The jet 170 can be provided anywhere between the crosshead 120 and the capstan 130. However, the closer the jet 170 is provided to the crosshead 120, the more compression is provided to the coating 140. Therefore, it can be beneficial to position the jet 170 closer to the crosshead, but the invention is not limited in this way.
One of ordinary skill will understand that the any jet 170 that is capable of providing compression to the coating 140 can be used in the invention and that the invention is not limited to the specific structures of the jet 170. However, a jet 170 as shown in the exemplary embodiment of
As shown in
A suction pump (not shown) that is within the vat 150 provides a suction that introduces the fluid 175 within the vat 150 to the jet 170. For example, the pump could introduce pressurized fluid to a tube (not shown) that is connected to the jet 170. The jet 170 and tube can be connected by, for example, threads. Then, the pressurized fluid, which is introduced to the jet 170 via the pump and tube, exits at a high velocity.
Although the fluid 175 within the vat 150 is used as the jetting fluid in the exemplary embodiment, the invention is not limited in this respect. For example, a fluid from outside the vat 150 could be introduced to the vat 150 by a tube. Although this is consistent with the invention, such a structure would add to the complexity of the system.
As shown in
Moreover, the jet 170 can include a break 190. The break 190 is larger than a diameter of the coating 140. This allows the jet 170 to be easily positioned around the coating 140. The jet 170 can be made of, for example, stainless steel, plastic, brass, aluminum, or another material that does not corrode in water.
Because the jet 170 may use the cooling fluid 175 to compress the coating 140, the system 1 can provide additional cooling while providing compression. Moreover, because the jet 170 is designed for use within a fluid, it can be easily incorporated into the system for providing a buffer tube. In contrast, the related art clenching capstans 60 shown in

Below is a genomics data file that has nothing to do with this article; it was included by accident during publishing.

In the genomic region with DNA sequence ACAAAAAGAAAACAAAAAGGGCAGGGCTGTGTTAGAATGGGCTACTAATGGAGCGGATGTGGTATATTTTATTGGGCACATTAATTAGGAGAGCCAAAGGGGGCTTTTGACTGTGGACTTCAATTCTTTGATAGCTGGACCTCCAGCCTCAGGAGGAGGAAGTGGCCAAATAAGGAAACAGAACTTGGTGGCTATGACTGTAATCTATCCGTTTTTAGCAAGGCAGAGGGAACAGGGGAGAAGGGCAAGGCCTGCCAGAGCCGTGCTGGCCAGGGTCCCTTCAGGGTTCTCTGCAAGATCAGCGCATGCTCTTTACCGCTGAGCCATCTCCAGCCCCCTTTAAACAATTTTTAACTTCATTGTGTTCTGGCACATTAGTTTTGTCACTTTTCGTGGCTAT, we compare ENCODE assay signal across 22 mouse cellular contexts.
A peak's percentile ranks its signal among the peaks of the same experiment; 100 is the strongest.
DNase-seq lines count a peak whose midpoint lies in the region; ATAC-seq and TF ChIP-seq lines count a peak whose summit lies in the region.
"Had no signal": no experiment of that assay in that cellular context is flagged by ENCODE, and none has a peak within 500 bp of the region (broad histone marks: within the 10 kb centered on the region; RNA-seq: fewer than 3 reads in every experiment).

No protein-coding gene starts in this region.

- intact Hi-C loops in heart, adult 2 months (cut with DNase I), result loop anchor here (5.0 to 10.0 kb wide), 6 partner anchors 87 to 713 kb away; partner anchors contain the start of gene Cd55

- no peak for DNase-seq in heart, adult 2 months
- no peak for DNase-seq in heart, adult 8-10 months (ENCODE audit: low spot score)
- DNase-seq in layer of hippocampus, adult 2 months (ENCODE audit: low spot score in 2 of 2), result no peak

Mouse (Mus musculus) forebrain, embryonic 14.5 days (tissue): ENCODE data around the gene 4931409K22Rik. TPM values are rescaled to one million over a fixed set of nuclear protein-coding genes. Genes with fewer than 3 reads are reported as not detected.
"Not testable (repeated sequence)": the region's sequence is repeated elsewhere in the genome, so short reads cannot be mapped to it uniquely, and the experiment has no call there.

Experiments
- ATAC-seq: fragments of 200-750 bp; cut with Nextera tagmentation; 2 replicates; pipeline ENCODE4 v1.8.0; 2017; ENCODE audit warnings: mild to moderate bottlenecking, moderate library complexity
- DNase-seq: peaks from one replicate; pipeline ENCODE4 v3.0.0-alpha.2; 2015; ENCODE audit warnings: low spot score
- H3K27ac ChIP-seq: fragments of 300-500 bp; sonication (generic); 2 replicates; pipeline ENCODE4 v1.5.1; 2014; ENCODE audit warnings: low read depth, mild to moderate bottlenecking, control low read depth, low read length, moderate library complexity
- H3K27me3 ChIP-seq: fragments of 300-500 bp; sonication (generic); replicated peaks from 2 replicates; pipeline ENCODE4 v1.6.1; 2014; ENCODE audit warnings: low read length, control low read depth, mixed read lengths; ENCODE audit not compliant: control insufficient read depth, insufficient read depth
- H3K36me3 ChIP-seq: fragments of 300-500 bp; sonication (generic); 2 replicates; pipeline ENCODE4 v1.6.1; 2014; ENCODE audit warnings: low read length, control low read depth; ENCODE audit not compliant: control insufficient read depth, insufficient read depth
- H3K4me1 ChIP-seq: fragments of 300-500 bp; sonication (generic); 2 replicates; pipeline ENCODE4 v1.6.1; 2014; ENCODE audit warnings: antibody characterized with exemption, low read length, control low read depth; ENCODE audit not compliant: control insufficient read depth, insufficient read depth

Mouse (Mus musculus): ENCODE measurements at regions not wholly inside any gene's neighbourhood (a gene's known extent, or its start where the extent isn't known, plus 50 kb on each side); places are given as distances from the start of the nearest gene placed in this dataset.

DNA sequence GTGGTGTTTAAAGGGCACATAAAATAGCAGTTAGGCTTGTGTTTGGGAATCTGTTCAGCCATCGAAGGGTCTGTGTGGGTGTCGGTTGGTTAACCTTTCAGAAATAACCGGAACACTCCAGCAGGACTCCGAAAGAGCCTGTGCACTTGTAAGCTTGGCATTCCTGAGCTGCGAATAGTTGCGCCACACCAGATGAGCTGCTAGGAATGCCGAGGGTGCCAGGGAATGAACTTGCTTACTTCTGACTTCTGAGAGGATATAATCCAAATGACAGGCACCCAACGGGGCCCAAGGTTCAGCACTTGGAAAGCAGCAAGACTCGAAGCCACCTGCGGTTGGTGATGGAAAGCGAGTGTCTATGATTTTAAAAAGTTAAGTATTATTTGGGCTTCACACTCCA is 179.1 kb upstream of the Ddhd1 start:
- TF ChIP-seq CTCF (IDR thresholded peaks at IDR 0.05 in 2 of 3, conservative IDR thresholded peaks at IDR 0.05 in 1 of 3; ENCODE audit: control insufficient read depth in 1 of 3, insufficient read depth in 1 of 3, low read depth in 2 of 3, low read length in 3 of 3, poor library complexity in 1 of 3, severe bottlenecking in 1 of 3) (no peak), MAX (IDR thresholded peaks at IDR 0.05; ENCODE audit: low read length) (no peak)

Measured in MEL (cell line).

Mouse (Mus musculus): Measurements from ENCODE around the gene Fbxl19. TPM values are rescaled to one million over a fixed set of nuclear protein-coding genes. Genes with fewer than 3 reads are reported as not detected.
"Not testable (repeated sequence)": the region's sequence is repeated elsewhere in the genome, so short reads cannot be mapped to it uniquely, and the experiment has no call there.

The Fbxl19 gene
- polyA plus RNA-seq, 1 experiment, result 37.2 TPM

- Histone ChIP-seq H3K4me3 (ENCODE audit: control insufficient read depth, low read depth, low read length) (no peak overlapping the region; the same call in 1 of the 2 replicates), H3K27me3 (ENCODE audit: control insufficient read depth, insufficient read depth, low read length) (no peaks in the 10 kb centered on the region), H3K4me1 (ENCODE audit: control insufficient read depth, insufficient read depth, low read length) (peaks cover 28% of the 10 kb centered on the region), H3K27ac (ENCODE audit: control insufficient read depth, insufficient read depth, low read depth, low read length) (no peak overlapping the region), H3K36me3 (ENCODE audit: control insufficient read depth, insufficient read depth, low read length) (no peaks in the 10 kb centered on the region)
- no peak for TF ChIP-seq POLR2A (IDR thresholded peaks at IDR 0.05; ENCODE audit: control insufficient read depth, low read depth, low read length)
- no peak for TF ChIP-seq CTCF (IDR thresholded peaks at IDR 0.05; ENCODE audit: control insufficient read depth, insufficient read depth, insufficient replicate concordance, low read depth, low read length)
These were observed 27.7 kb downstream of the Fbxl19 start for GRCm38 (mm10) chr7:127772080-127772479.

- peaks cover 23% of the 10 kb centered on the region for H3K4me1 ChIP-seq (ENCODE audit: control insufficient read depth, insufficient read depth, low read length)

The invention is not limited to the exemplary embodiment described above. That is, departures can be made from the exemplary embodiment without departing from the spirit and scope of the invention, which is only limited by the following claims.
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|Citing Patent||Filing date||Publication date||Applicant||Title|
|US7970247||Sep 11, 2009||Jun 28, 2011||Draka Comteq B.V.||Buffer tubes for mid-span storage|
|US8489219||Jan 29, 2010||Jul 16, 2013||Draka Comteq B.V.||Process for making loose buffer tubes having controlled excess fiber length and reduced post-extrusion shrinkage|
|US8625944||May 13, 2010||Jan 7, 2014||Draka Comteq, B.V.||Low-shrink reduced-diameter buffer tubes|
|US8625945||May 13, 2010||Jan 7, 2014||Draka Comteq, B.V.||Low-shrink reduced-diameter dry buffer tubes|
|US9195019||Jan 6, 2014||Nov 24, 2015||Draka Comteq, B.V.||Low-shrink reduced-diameter buffer tubes|
|US9223102||Jan 6, 2014||Dec 29, 2015||Draka Comteq, B.V.||Low-shrink reduced-diameter dry buffer tubes|
|US20100067855 *||Sep 11, 2009||Mar 18, 2010||Draka Comteq B.V.||Buffer Tubes for Mid-Span Storage|
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|Cooperative Classification||G02B6/4484, G02B6/4486|
|Jan 10, 2007||AS||Assignment|
Owner name: DRAKA COMTEQ B.V., NETHERLANDS
Free format text: ASSIGNMENT OF ASSIGNORS INTEREST;ASSIGNOR:STRONG, PATRICK;REEL/FRAME:018735/0565
Effective date: 20070108
|Nov 7, 2011||FPAY||Fee payment|
Year of fee payment: 4
|Nov 13, 2015||FPAY||Fee payment|
Year of fee payment: 8